Enzymatic studies of alcohol dehydrogenase by a combination of in vitro and in silico methods

Detta är en avhandling från Stockholm : Karolinska Institutet, Department of Medical Biochemistry and Biophysics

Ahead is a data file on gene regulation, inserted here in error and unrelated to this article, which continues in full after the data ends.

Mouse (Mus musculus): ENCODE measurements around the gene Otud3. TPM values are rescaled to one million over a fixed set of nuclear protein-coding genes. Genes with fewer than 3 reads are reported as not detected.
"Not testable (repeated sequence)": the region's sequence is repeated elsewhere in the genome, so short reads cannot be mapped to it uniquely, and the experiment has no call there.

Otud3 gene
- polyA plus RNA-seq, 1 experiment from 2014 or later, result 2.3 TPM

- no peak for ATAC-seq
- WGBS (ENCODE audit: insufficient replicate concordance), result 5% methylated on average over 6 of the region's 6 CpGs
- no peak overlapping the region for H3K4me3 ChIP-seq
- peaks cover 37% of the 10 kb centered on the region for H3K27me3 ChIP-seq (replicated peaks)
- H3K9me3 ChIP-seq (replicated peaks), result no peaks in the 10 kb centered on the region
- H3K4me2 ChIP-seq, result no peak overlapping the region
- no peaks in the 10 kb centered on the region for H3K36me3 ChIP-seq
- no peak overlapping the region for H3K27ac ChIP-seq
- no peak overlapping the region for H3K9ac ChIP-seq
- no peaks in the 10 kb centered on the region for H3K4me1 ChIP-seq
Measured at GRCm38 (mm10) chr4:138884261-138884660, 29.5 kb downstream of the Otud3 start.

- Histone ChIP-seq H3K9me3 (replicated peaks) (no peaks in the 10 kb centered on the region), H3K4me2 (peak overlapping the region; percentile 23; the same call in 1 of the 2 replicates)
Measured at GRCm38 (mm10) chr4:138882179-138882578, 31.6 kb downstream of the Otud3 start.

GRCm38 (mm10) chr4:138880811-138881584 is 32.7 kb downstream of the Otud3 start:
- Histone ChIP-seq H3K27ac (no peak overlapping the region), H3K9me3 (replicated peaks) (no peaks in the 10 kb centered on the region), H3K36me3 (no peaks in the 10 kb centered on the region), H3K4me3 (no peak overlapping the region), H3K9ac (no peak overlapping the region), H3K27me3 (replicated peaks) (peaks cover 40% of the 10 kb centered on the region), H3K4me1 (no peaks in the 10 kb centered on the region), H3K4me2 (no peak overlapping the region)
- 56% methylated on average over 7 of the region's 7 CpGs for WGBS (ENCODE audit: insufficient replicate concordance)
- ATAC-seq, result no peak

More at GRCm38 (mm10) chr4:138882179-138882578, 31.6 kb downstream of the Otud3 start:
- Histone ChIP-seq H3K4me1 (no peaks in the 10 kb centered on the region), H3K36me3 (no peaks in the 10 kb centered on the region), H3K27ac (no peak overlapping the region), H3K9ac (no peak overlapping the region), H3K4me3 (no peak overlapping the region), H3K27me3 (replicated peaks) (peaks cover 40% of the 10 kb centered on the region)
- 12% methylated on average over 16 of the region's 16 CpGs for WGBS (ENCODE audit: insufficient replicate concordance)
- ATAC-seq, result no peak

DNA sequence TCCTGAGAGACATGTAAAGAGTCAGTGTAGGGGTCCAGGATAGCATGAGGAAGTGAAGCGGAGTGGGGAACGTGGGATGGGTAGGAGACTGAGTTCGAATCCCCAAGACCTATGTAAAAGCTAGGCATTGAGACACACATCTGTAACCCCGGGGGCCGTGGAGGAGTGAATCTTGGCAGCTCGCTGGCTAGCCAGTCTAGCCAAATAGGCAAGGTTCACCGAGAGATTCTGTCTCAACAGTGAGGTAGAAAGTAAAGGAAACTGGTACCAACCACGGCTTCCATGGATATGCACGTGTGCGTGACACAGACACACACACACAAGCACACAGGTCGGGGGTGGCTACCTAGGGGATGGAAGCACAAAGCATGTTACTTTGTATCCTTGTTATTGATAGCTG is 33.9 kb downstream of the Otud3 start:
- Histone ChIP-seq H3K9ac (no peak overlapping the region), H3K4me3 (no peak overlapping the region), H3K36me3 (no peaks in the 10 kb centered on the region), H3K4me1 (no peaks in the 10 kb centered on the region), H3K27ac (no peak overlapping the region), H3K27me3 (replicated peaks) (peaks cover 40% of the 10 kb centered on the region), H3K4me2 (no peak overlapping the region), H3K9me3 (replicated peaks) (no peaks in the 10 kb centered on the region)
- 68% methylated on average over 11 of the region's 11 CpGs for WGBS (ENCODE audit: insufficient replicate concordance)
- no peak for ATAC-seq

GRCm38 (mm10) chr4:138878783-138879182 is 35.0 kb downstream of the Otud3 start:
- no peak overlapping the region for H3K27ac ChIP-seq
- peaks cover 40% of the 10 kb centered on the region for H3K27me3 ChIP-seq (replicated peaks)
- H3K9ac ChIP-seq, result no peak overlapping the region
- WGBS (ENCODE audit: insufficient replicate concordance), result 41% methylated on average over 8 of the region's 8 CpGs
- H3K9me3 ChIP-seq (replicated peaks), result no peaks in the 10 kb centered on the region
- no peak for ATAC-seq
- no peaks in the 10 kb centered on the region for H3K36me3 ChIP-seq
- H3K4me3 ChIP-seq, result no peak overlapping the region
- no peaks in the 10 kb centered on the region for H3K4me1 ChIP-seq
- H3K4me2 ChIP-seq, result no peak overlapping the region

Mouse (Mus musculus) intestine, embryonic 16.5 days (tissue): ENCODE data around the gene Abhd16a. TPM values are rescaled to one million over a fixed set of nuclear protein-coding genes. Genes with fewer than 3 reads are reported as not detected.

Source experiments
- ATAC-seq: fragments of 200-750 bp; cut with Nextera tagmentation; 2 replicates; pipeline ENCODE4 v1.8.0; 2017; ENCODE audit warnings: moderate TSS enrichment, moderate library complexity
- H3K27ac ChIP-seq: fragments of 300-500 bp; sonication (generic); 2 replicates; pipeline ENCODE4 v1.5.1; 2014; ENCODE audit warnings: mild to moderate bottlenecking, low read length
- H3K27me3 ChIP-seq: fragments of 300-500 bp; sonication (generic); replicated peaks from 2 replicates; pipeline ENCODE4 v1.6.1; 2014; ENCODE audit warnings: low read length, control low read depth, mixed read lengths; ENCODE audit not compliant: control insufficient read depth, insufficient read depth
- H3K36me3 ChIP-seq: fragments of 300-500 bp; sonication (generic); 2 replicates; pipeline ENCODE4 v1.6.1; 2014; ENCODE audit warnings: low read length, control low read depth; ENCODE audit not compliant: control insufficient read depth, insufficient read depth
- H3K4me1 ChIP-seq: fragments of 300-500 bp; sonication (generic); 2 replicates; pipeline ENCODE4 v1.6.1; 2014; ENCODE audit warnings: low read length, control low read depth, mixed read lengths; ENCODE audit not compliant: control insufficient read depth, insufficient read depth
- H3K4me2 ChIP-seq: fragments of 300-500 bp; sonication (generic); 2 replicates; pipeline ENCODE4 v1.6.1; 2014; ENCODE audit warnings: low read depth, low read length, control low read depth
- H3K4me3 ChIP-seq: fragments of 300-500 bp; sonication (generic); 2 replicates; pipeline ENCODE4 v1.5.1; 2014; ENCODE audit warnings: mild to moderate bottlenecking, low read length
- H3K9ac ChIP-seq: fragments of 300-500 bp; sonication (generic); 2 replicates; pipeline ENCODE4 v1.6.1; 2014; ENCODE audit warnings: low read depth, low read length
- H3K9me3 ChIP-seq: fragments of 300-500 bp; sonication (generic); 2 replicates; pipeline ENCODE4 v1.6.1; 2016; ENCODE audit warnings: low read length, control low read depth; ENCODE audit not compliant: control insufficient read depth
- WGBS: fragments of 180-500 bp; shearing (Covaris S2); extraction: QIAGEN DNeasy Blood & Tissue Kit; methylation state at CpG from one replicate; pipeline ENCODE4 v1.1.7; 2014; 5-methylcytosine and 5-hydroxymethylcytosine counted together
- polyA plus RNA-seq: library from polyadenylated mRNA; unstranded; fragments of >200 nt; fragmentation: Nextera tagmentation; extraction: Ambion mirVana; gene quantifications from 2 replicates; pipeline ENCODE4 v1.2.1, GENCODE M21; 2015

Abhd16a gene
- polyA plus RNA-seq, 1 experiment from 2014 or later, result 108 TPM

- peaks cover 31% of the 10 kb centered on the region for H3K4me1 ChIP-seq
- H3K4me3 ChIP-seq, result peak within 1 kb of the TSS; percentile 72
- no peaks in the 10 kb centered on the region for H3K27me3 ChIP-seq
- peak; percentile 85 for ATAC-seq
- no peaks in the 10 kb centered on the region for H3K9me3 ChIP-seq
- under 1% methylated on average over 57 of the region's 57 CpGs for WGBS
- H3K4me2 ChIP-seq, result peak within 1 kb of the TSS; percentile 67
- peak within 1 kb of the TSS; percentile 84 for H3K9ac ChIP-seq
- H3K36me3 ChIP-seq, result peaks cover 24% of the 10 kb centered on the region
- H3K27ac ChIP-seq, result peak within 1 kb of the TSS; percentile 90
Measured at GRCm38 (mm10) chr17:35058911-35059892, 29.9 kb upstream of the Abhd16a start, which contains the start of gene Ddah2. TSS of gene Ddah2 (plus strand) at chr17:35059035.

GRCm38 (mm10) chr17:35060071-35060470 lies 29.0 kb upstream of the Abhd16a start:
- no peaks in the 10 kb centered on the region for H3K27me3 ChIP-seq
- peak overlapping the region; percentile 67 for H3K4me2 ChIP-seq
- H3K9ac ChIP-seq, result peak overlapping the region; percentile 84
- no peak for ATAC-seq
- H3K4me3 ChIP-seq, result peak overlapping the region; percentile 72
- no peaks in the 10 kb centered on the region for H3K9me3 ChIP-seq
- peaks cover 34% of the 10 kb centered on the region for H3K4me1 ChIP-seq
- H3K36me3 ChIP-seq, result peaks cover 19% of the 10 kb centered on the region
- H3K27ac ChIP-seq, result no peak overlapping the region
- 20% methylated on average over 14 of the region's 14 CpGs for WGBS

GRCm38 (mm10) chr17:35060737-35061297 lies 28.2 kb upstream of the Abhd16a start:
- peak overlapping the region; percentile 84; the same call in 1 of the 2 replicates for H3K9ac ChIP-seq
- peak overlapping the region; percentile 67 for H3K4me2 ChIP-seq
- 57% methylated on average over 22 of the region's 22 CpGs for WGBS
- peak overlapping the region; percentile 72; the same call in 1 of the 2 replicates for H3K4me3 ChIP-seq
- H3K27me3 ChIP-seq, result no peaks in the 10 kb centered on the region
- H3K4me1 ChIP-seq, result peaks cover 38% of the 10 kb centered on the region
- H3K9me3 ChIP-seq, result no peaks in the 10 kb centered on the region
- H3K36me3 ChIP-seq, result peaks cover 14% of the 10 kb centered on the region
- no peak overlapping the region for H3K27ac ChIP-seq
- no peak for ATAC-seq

Sammanfattning: The family of alcohol dehydrogenases (ADHs) catalyzes conversions of alcohols, ketons and aldehydes. The early discovery and isolation of ADH (1937) was followed by numerous investigations. It was also the first dimeric enzyme for which the threedimensional structure was determined (1974). Recent findings have revealed new physiological functions for the ADH enzymes. One type is a key enzyme in hepatic retinol metabolism, another is a main formaldehyde scavenger and a regulator of Snitrosothiols levels. ADH genes have been shown to be connected to diseases and syndromes, such as alcoholism and asthma. Hence, investigations of structure-function relationships of the ADH enzymes are of both physiological and medical interest. The aim of this thesis was to study structure-function relationships and to investigate and identify ligands for ADH, with in vitro and in silico methods. The catalytic activities of human, mouse and rat ADH2 for retinoids, were determined. The Km values for human ADH2 are the lowest among all known human dehydrogenases, which supports a key role for human ADH2 in the hepatic retinoid metabolism. ADH3 is an enzyme with a proposed role as an NO scavenger. Two new lines of ligands, bile acids and fatty acids, were investigated for their potential effects on NO homeostasis. The bronco dilatatory effect of NO suggests that ADH3 inhibition could potentially work as treatment of obstructive lung disorders. The stability of the quaternary structure of sorbitol dehydrogenase (SDH) was determined by in vitro experiments and in silico energy calculations. A hydrogen-bonding network crucial for the tetrameric stability in SDH was identified. This network is located at a region enclosing the structural zinc site in mammalian ADHs. The structural zinc site was studied in detail by a combination of molecular dynamics and quantum mechanics simulations. The simulations revealed that the interaction between the cysteine residues and the zinc atom is of an electrostatic and covalent nature. With in silico and in vitro simulations, interactions between ligands and the active site were determined, revealing site specific interactions within both ADH2 and ADH3. Furthermore, studies of subunit interactions and the structural zinc site revealed properties of the quaternary stability.

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